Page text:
Change is inevitable and resistance futile
By Chief Master Sgt. Paul Harvell, 7th Airlift Squadron, senior enlisted
/ Published October 25, 2013
JOINT BASE LEWIS-MCCHORD, Wash. --
Think about this, 22 years ago I walked into my first unit, got the tour and was introduced to the aircrew scheduler. Sitting in front of him was a three-ring binder and set of colored pencils. Each pencil color represented a different event (blue for leave, red for mission, green for training, etc.) That was how they kept track of who was doing what in the unit. They had no computers, no email, and no cell phones!
Fast forward 22 years everything is computerized and schedulers text or message members training times and appointments. Almost everything has changed.
Change can be scary. How we react to change goes hand in hand with the success of the change effort. The first reaction to change is to resist. John Kotter and Daniel Cohen in their book, "The Heart of Change," outline four behaviors that lead to a resistance to change: complacency resulting from arrogance and pride; fear and panic, leading to self-protection and immobilization; a "you can't make me" attitude, caused by anger; and hesitation to start due to a pessimistic attitude.
Look at senior airmen through master sergeants, and their reactions to the change in the Developmental Special Duty assignment system. Can you pick out the behaviors you have seen or even exhibited? As Airmen in today's Air Force we must understand how to overcome resistance to change.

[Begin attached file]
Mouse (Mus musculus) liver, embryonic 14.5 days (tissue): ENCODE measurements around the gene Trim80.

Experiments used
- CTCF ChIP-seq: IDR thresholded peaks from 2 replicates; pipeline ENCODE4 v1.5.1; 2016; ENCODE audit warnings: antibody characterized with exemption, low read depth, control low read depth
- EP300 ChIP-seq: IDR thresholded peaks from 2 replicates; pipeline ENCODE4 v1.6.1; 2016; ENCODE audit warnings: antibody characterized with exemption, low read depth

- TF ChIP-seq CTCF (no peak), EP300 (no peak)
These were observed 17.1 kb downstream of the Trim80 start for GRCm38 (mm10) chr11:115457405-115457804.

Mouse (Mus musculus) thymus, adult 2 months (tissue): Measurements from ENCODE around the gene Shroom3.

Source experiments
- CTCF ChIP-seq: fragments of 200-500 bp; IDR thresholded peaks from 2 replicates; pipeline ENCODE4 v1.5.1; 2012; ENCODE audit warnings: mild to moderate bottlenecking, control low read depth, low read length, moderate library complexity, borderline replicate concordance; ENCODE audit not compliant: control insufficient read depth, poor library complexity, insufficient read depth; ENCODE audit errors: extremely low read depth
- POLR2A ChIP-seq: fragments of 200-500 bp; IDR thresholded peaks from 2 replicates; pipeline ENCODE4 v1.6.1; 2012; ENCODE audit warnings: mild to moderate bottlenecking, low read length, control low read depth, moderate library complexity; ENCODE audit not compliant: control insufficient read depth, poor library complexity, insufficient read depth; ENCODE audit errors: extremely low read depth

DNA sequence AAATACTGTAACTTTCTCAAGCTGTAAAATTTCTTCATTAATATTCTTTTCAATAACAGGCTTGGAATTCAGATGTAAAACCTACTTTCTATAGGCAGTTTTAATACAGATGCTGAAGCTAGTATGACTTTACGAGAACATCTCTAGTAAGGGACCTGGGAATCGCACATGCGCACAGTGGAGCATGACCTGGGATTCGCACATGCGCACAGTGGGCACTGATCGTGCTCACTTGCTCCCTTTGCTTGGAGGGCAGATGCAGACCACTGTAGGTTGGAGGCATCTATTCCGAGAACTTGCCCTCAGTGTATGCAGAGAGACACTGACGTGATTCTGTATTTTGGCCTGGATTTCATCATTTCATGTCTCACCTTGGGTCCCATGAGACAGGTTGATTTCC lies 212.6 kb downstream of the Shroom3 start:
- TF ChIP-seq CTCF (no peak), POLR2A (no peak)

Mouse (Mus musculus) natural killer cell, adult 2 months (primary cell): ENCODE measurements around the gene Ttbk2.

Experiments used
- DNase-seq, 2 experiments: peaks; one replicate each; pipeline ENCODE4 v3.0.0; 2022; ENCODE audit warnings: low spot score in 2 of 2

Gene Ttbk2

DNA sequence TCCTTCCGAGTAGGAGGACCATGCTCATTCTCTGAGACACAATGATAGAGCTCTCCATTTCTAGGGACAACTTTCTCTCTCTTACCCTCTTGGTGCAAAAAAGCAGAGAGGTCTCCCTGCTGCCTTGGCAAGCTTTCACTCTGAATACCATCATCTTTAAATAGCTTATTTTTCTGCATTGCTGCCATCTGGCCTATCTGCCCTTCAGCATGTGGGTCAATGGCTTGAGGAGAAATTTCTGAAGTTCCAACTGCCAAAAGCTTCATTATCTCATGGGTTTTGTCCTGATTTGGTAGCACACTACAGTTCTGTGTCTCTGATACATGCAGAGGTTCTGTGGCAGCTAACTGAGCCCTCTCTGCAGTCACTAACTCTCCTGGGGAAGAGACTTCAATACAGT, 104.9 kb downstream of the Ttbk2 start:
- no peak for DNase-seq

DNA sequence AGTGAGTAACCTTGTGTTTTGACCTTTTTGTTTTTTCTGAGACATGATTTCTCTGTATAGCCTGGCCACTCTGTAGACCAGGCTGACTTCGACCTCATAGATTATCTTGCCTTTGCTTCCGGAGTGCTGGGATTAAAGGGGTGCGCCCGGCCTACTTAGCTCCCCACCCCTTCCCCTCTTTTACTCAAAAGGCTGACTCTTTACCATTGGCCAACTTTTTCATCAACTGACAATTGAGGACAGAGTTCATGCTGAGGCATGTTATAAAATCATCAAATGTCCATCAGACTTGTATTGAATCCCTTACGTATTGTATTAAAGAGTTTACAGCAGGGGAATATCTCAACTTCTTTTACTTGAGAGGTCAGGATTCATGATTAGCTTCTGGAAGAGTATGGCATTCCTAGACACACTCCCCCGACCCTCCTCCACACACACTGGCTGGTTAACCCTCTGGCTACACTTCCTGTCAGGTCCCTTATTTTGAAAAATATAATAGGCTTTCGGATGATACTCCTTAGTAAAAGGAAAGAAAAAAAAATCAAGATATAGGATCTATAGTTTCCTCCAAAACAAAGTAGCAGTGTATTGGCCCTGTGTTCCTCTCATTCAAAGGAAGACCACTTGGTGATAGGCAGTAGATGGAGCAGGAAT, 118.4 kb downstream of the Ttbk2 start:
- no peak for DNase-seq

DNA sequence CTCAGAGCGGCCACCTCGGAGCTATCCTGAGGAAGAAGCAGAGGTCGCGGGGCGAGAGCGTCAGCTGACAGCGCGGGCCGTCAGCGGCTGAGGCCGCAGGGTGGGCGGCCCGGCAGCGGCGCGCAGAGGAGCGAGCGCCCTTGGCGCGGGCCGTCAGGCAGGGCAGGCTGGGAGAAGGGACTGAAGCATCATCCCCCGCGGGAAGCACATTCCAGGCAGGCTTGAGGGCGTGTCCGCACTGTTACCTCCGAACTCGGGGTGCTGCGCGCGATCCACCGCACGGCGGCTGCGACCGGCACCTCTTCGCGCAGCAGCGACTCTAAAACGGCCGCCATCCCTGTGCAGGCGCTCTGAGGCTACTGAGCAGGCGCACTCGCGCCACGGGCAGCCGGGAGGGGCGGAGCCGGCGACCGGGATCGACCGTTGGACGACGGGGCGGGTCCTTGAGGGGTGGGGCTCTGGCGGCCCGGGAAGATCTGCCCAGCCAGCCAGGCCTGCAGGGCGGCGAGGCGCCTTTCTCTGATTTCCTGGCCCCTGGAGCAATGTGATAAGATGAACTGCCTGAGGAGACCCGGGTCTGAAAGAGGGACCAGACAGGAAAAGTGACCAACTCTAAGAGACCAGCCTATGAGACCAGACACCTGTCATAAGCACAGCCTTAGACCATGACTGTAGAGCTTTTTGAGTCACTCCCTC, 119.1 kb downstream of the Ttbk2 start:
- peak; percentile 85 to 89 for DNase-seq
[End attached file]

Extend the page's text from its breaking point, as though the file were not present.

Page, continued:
Communication is the key to overcoming any resistance. As leaders, at any level, we must understand the background behind the change effort and communicate effectively with those who will be impacted. Simply sitting down and explaining why the change is needed, letting them ask questions, and gaining that needed buy-in will help to alleviate some of the fear, anger, and pessimism associated with change.
In today's uncertain world, one thing is certain-change. We see it every day. Whether it is the physical fitness assessment Air Force Instruction, the DSD program, or the rumored changes to the Enlisted Performance Report and Weighted Airman's Promotion System, change is here and more is coming.
Leaders must foster an atmosphere of innovation by creating an environment where change is accepted and even encouraged. Change is inevitable; we must strive to understand it and embrace it.
I will leave you with the words of the legendary basketball coach John Wooden. "Failure is not fatal, but failure to change might be."